If you didn’t know that C# spell check was a thing, it is. For one thing, you can run a normal spelling analysis on any comments in your code. That shouldn’t surprise. But you can also check the code itself for spelling errors.
That may seem like a strange thing at first. Wouldn’t a C# spell check get pretty weird on anything but single word tokens? I mean, if you look up ToString in the dictionary, you come up empty. Well, it turns out that you can solve the problem more easily than you might think. The same conventions that keep us sane with multi-word tokens, camel case, and Pascal case allow us to break them into conceptual sentences and spell out the individual words. Do that and then add some clever heuristics to the results, and you get a surprisingly effective way to separate signal from noise when finding spelling mistakes.
C# Spell Check Offers More Than Cosmetic Help
You might recall the internet meme suggesting that the ordering of letters doesn’t matter terribly for sentence comprehension. While life turns out to be a little more complicated, it still leads you to wonder whether the occasional misspelling really matters in the grand scheme of things — especially with something like writing code. After all, you’re looking to build a web app, not publish in the New York Times.
And that’s fair. Your apps will run just as well regardless of spelling errors in comments, variables, and class names. Your end users will likely never see these mistakes, let alone care about them.
Yet in spite of that, spell checking your code helps. It helps your team and it helps the quality of your code, and it does so in non-trivial ways.
Not Everyone Speaks Native English
First, let’s look at how a C# spell check can help your team members. Land a few programming jobs, and you’ll learn something about our industry: it’s an extremely global game. Teams will consist of people from a variety of countries and continents, speaking a variety of languages. And that’s assuming your team co-locates. Many teams these days work remotely from all over the world. Suffice it to say that you will almost certainly have non-native speaker teammates.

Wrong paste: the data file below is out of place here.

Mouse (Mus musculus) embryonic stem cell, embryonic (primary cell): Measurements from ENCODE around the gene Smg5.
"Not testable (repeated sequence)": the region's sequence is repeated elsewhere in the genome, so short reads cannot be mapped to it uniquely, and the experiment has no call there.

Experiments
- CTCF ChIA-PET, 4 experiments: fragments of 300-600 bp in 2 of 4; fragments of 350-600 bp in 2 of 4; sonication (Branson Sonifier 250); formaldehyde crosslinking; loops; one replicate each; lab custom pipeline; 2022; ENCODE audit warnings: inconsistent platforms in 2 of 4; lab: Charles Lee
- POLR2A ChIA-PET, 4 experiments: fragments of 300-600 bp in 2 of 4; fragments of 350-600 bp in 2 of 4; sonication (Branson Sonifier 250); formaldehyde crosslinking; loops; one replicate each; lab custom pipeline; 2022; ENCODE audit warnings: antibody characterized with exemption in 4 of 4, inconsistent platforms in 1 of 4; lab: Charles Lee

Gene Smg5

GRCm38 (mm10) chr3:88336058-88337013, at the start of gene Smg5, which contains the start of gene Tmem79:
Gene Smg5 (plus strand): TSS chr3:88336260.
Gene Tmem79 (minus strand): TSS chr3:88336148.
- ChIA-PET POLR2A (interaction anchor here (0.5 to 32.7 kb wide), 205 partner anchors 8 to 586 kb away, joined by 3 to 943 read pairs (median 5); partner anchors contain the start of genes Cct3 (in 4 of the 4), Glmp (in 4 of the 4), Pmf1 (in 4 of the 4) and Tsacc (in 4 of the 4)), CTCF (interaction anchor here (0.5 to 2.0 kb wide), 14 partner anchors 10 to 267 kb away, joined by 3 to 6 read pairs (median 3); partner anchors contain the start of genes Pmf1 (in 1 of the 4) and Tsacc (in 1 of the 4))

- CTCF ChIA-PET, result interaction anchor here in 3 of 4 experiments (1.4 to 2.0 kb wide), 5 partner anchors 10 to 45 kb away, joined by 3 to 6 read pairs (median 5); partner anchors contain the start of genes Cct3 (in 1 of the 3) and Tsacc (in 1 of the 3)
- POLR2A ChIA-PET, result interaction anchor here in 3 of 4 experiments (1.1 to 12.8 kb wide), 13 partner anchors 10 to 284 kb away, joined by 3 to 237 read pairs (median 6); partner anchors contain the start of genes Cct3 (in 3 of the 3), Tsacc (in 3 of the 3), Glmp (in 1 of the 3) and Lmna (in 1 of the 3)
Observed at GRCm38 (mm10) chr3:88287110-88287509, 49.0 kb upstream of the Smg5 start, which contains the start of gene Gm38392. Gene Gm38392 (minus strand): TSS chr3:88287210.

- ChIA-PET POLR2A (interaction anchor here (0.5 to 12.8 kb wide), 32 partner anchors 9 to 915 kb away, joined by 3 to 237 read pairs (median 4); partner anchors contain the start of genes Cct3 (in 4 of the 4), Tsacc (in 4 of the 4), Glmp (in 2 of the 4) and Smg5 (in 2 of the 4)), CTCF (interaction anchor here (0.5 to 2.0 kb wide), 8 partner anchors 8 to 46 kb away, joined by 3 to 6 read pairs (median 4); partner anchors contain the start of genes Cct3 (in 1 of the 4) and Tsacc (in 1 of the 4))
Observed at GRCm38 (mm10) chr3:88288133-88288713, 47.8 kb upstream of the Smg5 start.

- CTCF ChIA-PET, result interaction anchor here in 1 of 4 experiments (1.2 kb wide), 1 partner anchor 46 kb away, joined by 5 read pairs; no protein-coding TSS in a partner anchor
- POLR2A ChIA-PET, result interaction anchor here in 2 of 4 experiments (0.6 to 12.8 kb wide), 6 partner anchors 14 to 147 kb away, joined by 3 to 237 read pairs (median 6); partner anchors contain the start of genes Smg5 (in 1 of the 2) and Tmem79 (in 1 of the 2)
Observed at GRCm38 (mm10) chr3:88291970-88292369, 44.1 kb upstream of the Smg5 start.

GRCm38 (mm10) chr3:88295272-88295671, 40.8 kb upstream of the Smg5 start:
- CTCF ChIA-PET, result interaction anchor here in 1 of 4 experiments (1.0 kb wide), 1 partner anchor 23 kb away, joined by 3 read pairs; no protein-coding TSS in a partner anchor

Now take that and add to it the fact that English is really, really hard to learn because of all of the odd rules, exceptions, and one-offs. For instance, if you’re taught by a teacher, why aren’t you “praught” by a preacher? This confuses non-native speakers. Now imagine their further confusion if you typed “praught” somewhere by mistake. They’d conclude that this word existed.
This confusion makes life hard for them, obviously. But it makes things harder for the team as well. Non-native speakers will see spelling mistakes, think them accurate, and then confuse their meanings. You’ll find yourself talking about domain concepts represented by the code and meaning different things.
Discourage Cryptic Encoding Schemes
If you think adding misspellings to the mix complicates things for non-native speakers, consider the effects of having a complex encoding scheme for naming things. For instance, think of Systems Hungarian notation. Years ago, I can remember having (C++) variables with names like lptcstr_appver. You did this to bake all sorts of information about the type into the variable name but without all of the effort to type long_pointer_to_a_constant_t_character_string_application_version.
These days, Systems Hungarian notation has fallen by the wayside for a variety of reasons. Strongly typed languages and sophisticated code editing tools/IDEs have made this sort of encoding utterly superfluous and, frankly, detrimental. If you know what these names mean, they simply become redundant noise. But if you haven’t seen such an encoding scheme before, you’ll find yourself more confused than a non-native English speaker saying, “i before e except after c or when sounding like…”
Enabling spell check on your code discourages this sort of practice. The spell checker will fight you tooth and nail if you try to bake programming language information into the names of tokens in your code. And rightfully so.
In a sense, we can think of encoding schemes as a specific case of a more general concept: acronym shorthand. But I believe acronyms worth calling out separately here.